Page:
Temp homeless campsites in Portland parks? City debates

Civic Affairs

Portland City Council is trying to iron out the details of the Shelter to Housing Continuum Project

PORTLAND, Ore. (KOIN) — Portland City Council members say they’re trying to explore all options to better serve those experiencing houselessness, including the possibility of allowing temporary camps in the parking lots of public parks but not in the parks themselves.

The Shelter to Housing Continuum Project would expand shelter and housing options throughout the city by changing zoning codes to allow for more managed homeless camps. This would allow organizations and nonprofits to provide hygiene services, trash collection and wrap-around social services.

So far, the biggest sticking point in the proposal has been the idea to allow managed homeless camps in parks and other natural areas. Many residents have expressed concerns about how the open spaces will be utilized and whether some neighborhoods such as those in East Portland will end up hosting a disproportionate number of shelters.

The City Council is now talking about changing the proposal of temporary camps in parks to only allowing camps in the parking lot of a park. The current proposal defines “temporary” as up to six months per calendar year. A campsite could, in theory, remain in the same place from July to July of next year since the calendar resets on January 1.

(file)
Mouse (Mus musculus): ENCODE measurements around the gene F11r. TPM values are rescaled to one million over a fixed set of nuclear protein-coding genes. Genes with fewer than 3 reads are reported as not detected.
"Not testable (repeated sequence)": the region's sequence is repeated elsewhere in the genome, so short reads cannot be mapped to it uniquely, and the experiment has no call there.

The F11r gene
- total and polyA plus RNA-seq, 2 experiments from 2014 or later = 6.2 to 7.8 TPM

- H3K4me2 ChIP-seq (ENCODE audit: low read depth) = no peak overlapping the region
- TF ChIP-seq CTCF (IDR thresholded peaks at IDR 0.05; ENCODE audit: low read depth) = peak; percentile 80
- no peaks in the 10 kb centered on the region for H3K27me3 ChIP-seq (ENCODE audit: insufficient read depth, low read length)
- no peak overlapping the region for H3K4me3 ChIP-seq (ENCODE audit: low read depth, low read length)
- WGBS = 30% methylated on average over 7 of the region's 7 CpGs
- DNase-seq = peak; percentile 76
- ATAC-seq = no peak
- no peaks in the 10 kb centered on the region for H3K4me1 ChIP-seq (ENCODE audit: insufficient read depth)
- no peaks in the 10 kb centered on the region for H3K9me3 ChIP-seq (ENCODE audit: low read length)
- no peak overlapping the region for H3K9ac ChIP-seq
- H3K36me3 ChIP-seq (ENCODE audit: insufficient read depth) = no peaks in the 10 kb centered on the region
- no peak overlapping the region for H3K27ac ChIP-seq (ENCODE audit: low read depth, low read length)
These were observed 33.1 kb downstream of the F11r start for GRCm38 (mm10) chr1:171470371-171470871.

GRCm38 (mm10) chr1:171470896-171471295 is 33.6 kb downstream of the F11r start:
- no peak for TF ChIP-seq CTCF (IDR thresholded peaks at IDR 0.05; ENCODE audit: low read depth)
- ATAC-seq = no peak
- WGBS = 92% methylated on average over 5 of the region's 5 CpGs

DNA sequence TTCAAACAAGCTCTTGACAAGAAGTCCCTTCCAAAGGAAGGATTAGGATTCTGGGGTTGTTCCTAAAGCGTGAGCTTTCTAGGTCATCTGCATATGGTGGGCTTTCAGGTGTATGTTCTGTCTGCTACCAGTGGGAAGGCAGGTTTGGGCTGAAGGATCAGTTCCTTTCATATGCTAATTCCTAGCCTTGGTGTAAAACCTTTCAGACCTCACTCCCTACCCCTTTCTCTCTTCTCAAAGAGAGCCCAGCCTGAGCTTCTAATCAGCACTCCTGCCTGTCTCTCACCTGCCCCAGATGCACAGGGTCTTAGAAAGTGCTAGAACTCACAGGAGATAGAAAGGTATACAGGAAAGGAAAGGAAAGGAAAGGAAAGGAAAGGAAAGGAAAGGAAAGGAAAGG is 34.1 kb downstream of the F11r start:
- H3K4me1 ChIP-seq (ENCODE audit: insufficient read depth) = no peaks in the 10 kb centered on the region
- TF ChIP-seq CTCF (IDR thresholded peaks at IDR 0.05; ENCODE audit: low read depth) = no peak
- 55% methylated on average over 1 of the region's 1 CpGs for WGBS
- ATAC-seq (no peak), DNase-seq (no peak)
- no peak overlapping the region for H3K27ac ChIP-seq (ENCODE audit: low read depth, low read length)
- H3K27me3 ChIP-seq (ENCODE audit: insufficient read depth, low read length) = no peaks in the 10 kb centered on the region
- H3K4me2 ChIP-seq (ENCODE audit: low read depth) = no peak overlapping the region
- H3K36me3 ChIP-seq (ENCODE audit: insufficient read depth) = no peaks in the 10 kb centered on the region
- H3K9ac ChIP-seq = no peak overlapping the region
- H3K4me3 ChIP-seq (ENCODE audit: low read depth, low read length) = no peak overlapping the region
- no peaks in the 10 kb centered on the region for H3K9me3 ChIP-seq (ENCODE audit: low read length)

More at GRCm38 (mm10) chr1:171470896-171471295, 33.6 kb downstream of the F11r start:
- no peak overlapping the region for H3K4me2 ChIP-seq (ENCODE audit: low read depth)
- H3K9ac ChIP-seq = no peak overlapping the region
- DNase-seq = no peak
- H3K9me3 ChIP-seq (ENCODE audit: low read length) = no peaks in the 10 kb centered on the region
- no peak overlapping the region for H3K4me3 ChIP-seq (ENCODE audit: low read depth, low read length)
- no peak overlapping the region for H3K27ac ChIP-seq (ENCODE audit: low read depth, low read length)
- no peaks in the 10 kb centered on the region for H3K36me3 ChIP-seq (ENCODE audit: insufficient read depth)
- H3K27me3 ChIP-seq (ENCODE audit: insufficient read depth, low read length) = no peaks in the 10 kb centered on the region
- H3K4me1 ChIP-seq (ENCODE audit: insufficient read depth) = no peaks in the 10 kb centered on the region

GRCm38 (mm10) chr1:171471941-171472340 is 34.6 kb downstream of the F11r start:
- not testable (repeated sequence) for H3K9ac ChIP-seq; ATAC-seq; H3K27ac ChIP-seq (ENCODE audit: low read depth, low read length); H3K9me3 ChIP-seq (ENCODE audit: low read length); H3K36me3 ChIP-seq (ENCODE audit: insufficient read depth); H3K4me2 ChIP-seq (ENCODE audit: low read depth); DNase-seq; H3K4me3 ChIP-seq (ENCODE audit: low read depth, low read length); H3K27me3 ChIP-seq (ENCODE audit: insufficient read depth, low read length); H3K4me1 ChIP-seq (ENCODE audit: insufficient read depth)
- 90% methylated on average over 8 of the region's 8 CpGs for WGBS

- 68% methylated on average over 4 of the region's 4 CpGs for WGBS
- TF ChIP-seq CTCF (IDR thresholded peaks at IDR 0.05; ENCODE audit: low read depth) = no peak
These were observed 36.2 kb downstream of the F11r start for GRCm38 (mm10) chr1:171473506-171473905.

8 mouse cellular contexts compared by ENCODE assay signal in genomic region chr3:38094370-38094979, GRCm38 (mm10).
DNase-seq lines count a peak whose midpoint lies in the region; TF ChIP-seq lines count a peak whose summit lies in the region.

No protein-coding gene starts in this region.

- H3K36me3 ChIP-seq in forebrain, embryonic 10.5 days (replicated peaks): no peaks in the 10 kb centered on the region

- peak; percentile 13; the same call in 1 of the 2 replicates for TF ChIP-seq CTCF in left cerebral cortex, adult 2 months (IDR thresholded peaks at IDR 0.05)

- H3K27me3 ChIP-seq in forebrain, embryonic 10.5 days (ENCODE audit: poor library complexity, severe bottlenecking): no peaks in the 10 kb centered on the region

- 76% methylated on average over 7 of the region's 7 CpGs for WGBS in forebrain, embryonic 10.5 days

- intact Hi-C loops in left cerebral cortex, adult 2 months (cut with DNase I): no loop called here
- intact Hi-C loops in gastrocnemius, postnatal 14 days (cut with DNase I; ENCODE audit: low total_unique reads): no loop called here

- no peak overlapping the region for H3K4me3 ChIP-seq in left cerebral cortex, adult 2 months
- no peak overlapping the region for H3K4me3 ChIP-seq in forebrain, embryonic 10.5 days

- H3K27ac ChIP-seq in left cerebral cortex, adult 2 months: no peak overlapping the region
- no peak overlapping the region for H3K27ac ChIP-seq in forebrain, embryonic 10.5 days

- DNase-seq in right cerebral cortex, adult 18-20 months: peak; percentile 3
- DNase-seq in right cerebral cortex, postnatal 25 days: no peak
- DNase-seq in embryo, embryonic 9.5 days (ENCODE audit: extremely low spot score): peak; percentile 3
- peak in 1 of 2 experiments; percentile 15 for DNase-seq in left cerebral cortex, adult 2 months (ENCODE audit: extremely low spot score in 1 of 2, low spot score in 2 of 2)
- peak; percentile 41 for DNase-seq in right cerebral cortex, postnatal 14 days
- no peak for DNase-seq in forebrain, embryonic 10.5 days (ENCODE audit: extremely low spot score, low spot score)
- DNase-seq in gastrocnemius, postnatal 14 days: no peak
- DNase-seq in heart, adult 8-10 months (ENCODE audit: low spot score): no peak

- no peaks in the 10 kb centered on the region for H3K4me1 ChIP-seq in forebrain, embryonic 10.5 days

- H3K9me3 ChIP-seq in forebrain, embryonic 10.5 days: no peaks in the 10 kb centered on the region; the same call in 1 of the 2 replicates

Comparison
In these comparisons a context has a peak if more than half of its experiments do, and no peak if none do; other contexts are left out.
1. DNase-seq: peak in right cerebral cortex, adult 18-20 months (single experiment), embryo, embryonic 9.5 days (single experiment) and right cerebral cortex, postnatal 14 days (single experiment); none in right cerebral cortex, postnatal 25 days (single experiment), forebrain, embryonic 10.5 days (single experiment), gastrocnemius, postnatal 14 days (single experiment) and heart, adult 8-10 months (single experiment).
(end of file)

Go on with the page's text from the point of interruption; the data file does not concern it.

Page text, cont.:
Some worry the temporary campsites could become permanent. Under the proposal, managed temporary campsites could also be set up in the parking lots of golf courses and community centers. Some natural areas with natural resources like wetlands and streams would be exempt.

Linda Robinson, the co-chair of the East Portland Parks Coalition, said parks should be taken off the table altogether.

“Many people have stopped using the Springwater Corridor and the I-205 bike path because of all the camping along there so, I mean, even if it’s an organized, managed camp, it’s still there,” Robinson said.

But Eric Engstrom, the principal planner at the Bureau of Planning and Sustainability, countered that the city has not specifically proposed allowing temporary camps in parking lots, saying, “I think it’s just the council wanting to leave some options open for further exploration.”

The Portland City Council is scheduled to vote on the proposal on March 31.

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